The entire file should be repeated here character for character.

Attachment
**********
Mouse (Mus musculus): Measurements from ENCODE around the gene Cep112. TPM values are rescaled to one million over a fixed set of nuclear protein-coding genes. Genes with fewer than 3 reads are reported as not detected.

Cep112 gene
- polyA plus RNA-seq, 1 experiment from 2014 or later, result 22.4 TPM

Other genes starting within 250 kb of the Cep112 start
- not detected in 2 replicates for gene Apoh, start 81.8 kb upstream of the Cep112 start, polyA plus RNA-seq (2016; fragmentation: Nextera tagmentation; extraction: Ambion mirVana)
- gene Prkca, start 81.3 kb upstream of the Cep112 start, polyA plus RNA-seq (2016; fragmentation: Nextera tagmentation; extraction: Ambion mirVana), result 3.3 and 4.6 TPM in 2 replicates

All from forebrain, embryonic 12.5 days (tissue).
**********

Mouse (Mus musculus): Measurements from ENCODE around the gene Cep112. TPM values are rescaled to one million over a fixed set of nuclear protein-coding genes. Genes with fewer than 3 reads are reported as not detected.

Cep112 gene
- polyA plus RNA-seq, 1 experiment from 2014 or later, result 22.4 TPM

Other genes starting within 250 kb of the Cep112 start
- not detected in 2 replicates for gene Apoh, start 81.8 kb upstream of the Cep112 start, polyA plus RNA-seq (2016; fragmentation: Nextera tagmentation; extraction: Ambion mirVana)
- gene Prkca, start 81.3 kb upstream of the Cep112 start, polyA plus RNA-seq (2016; fragmentation: Nextera tagmentation; extraction: Ambion mirVana), result 3.3 and 4.6 TPM in 2 replicates

All from forebrain, embryonic 12.5 days (tissue).